High volume data series storage and queries

Paul O pcotec at gmail.com
Thu Aug 11 10:49:15 EDT 2011


Hi Ciprian, first of all thanks a lot for the detailed explanations
and references. A lot of food for thought here and I'm not sure I grok
it all just yet. I'll inline my comments.

On Wed, Aug 10, 2011 at 9:14 AM, Ciprian Dorin Craciun
<ciprian.craciun at gmail.com> wrote:
[...]
>    So the first problem I see with any solution would be the 1
> billion records. I would try to find an alternative solution for
> "historical-data", like dumping it in flat files, and just keeping in
> the database recent data. By recent I don't have a specific timeframe
> in mind, but whatever you determine it works in your particular case.

Well this is kind of the crux of the problem, in the end. Regardless
of how I store the older data, I still need a predictable query time
for it. So if I dump it in flat files, for instance bundles as
described in my initial solution that I pre-index then I'm by
definition back to the starting point. And if that (1 index check + 3
bundles read + quick range chop off) is quick enough, then everything
else is caching for more recent info. I'm not saying that to discount
the solution, just saying that I can't ignore the historical-data
(actually I might have to degrade historical data performance in the
end, I'm just saying that if the degraded solution is good enough, it
could serve for recent info, too.)


>    Now about the solution: I'm not proposing any batching or
> partitioning based on either timestamp or source; neither as
> individual files on the file system or stored inside the database as
> opaque values.
>
>    Instead I suggest to just put every data point in the same "table"
> or "database" as described below:
>    * the first requirement for the embedded database is to support
> lexicographically sorted keys and cursors which can be pointed to
> start from a particular (or greater) key;
>    * the key of the record would be the binary representation of the
> source id padded with 0's to an exact length, concatenated with the
> timestamp which follows the same rules;
>
>    Now about your concerns about executing range queries without
> considering the whole data is already solved by the database which
> doesn't need to look at the whole data but only search for the first
> data point matching your query. Actually behind scenes it does
> something similar -- but even better -- than what you're proposing
> with the MaxN records opaque value.
>
>    Furthermore, to back my claims I've put on Github the old code
> which I've used to benchmark different databases -- Riak or other
> key-value stores are not included except BerkeleyDB, but I've included
> others like Hypertable which could be a good choice -- at the
> following address (you can easily extend the "framework" to include
> new backends):
>        https://github.com/cipriancraciun/sds-benchmark
>
>    Also there is a "so-called" report I've put up at that time in the
> same place at -- the second link is the content of the wkipage and
> there are also images which GitHub doesn't display in the page:
>        https://github.com/cipriancraciun/sds-benchmark/tree/master/results
>        https://github.com/cipriancraciun/sds-benchmark/blob/master/results/results.mediawiki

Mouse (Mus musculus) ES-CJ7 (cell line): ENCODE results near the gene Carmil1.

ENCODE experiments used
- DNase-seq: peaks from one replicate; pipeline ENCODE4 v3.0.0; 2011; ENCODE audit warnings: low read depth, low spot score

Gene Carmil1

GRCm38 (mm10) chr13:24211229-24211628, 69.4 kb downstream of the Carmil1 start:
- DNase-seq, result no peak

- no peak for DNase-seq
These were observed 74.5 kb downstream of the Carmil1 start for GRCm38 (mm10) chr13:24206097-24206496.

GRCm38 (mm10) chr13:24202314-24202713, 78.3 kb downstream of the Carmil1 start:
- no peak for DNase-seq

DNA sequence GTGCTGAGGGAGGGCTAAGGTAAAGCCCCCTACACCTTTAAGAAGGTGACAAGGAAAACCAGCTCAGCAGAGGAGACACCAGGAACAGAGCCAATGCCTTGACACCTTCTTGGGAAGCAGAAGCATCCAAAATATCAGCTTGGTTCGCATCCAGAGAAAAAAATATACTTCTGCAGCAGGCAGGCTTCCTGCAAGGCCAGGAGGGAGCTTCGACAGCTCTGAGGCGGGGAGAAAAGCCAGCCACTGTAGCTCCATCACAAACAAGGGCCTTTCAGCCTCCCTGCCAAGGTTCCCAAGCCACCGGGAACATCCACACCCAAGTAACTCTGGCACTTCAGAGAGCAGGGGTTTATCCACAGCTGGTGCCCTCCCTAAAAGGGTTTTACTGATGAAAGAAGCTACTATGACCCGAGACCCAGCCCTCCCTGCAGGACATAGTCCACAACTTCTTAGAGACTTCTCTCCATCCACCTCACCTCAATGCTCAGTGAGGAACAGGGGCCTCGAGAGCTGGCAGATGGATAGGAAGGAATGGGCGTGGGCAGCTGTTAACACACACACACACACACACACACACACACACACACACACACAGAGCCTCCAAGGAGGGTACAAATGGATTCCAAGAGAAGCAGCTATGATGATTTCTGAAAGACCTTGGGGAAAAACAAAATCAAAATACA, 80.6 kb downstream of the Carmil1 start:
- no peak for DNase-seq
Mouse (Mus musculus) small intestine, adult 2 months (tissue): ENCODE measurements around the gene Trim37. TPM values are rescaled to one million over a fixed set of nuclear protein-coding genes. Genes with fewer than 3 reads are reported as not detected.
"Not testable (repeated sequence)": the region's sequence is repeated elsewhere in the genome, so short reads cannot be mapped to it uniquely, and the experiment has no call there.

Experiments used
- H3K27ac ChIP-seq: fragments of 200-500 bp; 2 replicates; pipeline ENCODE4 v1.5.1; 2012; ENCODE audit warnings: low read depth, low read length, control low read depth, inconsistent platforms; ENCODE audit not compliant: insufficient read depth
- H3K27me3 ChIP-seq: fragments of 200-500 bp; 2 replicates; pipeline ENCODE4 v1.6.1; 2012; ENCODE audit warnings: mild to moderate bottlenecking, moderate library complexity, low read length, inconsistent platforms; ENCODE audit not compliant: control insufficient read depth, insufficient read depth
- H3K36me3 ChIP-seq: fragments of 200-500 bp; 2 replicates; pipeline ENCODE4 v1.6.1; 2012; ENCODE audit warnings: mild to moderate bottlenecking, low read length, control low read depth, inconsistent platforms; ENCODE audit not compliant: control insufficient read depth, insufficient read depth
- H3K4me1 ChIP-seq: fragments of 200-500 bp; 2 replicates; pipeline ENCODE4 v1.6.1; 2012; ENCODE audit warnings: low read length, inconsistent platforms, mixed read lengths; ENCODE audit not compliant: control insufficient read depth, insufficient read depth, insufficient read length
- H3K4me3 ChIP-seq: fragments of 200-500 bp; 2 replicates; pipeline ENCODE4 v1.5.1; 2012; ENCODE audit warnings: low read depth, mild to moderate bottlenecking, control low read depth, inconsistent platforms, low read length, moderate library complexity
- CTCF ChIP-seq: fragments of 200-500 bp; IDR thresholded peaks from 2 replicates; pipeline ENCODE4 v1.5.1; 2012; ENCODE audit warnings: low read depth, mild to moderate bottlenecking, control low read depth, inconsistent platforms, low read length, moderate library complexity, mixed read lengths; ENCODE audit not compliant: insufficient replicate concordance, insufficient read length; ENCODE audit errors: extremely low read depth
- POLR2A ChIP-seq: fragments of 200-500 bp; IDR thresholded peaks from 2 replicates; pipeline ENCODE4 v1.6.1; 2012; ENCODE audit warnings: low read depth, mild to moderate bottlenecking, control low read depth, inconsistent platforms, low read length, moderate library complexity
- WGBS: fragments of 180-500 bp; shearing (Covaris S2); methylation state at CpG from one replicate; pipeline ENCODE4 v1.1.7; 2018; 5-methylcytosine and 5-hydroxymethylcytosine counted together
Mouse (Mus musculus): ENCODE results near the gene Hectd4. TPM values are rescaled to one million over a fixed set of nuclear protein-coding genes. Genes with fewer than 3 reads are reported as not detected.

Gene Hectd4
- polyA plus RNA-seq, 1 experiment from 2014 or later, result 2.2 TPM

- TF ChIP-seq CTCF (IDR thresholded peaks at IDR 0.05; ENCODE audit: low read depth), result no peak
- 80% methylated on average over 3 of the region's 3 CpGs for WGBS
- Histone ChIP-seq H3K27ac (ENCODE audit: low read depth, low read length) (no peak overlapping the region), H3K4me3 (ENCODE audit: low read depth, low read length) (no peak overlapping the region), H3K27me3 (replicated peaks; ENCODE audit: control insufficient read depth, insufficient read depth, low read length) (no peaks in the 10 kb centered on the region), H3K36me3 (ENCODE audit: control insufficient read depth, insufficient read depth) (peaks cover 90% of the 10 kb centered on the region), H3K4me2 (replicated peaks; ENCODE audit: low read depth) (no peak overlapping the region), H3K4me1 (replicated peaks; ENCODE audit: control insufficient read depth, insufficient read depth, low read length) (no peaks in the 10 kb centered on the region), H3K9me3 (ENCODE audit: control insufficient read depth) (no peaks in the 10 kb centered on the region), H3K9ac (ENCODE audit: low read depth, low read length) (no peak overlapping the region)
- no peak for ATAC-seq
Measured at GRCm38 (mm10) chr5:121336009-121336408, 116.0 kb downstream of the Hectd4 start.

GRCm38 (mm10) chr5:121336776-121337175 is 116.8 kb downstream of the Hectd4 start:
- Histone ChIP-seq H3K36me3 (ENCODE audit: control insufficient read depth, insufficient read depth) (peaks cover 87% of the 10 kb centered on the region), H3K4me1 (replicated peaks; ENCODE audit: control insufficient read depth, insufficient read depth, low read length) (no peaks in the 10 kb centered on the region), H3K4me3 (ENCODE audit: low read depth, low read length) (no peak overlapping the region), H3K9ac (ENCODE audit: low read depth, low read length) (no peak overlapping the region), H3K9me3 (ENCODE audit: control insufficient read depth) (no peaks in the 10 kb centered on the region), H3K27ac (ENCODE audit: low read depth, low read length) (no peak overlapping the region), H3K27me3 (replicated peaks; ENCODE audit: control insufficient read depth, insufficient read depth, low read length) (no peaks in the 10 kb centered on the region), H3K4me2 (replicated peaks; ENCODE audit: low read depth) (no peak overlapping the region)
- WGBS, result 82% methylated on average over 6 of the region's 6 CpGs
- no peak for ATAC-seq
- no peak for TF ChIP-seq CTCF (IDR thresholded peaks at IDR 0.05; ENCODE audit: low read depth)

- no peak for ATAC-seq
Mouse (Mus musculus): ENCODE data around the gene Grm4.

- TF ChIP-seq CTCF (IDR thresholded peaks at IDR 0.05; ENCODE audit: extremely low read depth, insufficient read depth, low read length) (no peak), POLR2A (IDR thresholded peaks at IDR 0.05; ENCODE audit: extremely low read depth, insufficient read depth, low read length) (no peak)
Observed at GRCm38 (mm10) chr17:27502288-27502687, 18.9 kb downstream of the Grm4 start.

>
>    For the record we've tested up to 100m records on some
> data-stores, but on some other (like PostgreSQL and MySQL we've
> stopped at 10 million as the insertion rate dropped tremendously).
>
>    My conclusion from this experiment was: any database which is
> backed by a tree-like data structure (almost all use B trees or
> derivate) will get to a grinding halt in insert speed if the
> clustering keys (clientid + timpstamp in this case) don't exhibit any
> kind of locality (as is your case). See the quote from my report:
> ~~~~
> * this section applies to Postgres and SQLite, as MonetDB behaved Ok;
> * it seems that the initial insert speed is good for the first couple
> million records;
> * as the data accumulates and new inserts are done, the indices start
> to be rewritten, and consume the entire disk bandwidth; (the initial
> good speed is due the fact that the indices fit into the RAM memory;)
> * if the inserts are done without any indices defined, the insert
> speed is incredible (600k in the case of Postgres), but the scan speed
> is under 100;
> * maybe, it is possible, that this behavior is specific to any
> database which uses trees (like BerkeleyDB?);
> ~~~~
>
>    Hope this helps you,

This is very good information and thanks a lot for this, I was not
expecting such in depth benchmarks and am wondering why yours didn't
turn up in my Google searches.

However, I'm still a bit in the dark regarding some aspects of storing
everything in one big database. Are these records stored in an "append
only" fashion? If they are, then how can the range query be done
without considering potentially a huge number of records? If they are
not "append only" then the DB might have to shuffle data around which
would degrade performance or store an index.

Anyway, I'll read some more on this, it's probably just my ignorance
regarding how those databases work, but if the DBs can be append-only
then I need one DB per data source and even then I have to contend
with data insertions in the past (a requirement which I hope I made
explicit in previous emails.) And if I have to use multiple DBs are
these solutions able to juggle multiple DBs, open/close them quickly,
etc.?

I hope I'm not too off-list-topic with this and hope at least some
other people find the discussion useful.

Regards,

Paul




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